- On the famous rivalry between the Dallas Cowboys Cheerleaders and the Playboy bunnies: “It became a little war. They were jealous of us. You could do a job that paid $15 a game or $300 a night. You pick.” — Bunny Karen
- Sure, the signature Bunny Dip was a ladylike and cleavage-protecting way to serve cocktails, but Bunny Twinky (who shared a house off Greenville Avenue with bunnies Crystal and Cinnamon) says there was also a ritual for presenting cigarettes on a tray: “Open the pack, light one up and slip it halfway back into the pack, filter side in.”
- The most generous tip the maître d’ ever received was a gold watch. He later sold it to buy a wedding ring for his future wife.
Courtesy: Christopher Wynn
RELATED: Former Dallas Cowboys player recalls Playboy Club romps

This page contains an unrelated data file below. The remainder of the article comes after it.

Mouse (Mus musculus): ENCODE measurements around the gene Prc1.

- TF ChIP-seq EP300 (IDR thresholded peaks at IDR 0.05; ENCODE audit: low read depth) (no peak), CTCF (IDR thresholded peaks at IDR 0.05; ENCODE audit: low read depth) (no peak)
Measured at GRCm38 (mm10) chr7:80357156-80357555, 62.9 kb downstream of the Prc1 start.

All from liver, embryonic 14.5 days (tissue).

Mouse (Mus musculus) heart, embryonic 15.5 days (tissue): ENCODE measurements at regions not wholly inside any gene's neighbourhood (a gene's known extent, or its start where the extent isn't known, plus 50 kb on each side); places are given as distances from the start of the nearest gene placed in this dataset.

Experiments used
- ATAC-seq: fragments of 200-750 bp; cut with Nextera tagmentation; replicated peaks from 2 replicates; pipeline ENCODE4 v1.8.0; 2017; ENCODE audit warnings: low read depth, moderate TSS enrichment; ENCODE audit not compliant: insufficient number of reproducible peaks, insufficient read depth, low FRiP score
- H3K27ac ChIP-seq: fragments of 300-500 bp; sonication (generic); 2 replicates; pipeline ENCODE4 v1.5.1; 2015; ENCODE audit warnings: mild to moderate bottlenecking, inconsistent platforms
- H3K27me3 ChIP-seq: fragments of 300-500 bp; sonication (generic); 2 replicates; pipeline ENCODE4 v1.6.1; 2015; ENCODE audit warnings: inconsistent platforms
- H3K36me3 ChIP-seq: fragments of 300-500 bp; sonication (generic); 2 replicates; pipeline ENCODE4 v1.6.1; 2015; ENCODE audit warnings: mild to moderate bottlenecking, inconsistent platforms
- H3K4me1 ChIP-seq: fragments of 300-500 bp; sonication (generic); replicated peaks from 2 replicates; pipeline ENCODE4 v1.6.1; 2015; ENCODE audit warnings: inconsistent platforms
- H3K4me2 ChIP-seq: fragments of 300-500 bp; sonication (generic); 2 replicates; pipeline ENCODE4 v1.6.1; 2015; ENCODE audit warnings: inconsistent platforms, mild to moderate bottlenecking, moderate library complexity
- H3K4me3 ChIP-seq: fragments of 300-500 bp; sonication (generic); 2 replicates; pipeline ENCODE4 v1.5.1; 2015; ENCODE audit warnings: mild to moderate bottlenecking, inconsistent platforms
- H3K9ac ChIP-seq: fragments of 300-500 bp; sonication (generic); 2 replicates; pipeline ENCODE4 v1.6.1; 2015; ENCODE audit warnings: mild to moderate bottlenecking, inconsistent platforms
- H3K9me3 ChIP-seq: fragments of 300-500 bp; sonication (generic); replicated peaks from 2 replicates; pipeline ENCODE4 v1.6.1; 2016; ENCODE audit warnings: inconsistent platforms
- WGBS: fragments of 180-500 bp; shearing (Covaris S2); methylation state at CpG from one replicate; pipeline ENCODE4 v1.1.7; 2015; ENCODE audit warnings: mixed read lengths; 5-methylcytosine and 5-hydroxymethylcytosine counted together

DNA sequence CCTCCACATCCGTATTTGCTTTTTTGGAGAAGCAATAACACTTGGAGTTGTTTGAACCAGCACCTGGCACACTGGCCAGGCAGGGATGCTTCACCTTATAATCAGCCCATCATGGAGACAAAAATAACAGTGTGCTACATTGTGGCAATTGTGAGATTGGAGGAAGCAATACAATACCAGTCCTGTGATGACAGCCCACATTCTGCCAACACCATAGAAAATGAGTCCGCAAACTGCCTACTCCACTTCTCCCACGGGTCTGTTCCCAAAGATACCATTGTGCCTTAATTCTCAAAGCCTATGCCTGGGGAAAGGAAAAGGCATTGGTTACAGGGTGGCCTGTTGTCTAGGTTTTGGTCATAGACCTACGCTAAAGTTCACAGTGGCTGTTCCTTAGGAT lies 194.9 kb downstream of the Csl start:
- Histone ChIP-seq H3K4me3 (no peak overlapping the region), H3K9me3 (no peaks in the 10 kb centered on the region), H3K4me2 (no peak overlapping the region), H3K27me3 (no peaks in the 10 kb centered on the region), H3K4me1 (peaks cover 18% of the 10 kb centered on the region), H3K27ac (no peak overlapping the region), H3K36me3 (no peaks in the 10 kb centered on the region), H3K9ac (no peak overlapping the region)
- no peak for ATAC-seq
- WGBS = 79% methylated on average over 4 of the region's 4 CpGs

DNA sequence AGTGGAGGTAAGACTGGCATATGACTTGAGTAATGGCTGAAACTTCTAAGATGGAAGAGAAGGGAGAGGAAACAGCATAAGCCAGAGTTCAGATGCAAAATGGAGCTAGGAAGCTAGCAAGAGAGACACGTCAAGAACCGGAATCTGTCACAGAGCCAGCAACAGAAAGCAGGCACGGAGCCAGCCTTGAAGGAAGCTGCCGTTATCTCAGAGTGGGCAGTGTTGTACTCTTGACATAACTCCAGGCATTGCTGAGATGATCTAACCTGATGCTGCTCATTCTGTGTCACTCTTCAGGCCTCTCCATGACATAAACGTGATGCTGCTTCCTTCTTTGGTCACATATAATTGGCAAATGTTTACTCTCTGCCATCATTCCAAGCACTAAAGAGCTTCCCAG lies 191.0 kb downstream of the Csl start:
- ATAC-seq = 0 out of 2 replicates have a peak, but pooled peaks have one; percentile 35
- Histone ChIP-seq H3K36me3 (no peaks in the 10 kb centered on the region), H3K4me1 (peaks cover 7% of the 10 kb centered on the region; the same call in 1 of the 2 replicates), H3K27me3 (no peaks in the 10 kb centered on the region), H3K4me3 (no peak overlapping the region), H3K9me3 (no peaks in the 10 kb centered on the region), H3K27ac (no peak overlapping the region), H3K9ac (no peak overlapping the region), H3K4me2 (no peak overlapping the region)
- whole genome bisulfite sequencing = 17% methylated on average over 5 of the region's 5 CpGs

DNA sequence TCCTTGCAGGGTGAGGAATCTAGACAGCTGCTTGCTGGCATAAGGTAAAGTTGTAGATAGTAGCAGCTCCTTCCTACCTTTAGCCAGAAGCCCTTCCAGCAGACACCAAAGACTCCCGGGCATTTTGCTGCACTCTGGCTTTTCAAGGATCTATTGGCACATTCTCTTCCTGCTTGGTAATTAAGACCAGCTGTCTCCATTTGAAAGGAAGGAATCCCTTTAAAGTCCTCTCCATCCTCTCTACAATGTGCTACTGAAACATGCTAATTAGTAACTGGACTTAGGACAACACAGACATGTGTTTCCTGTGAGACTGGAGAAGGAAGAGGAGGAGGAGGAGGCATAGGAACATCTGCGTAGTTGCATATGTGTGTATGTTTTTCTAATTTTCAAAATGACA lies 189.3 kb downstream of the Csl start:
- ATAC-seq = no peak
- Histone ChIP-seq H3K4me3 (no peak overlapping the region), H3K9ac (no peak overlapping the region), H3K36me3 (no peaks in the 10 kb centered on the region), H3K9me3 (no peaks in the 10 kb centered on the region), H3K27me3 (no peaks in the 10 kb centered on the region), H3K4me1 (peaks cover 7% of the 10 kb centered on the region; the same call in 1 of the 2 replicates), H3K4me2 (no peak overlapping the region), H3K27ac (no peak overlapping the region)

Former Dallas Cowboys offensive tackle Ralph Neely, also known as number 73, played 13 seasons and 172 games for the Cowboys from 1965 to 1977. And he apparently loved to burn off steam after a night on the field.
According to his email to me: “We had parties there after games, wives included!”
You have to love a supportive spouse. What’s he up to these days? Neely writes: “Trying to do as little as possible. My wife and I spend our free time scuba diving all over the World. … Feel free to use my statement, most of us are so old we can’t remember. Or is it the concussions?”
Courtesy: Christopher Wynn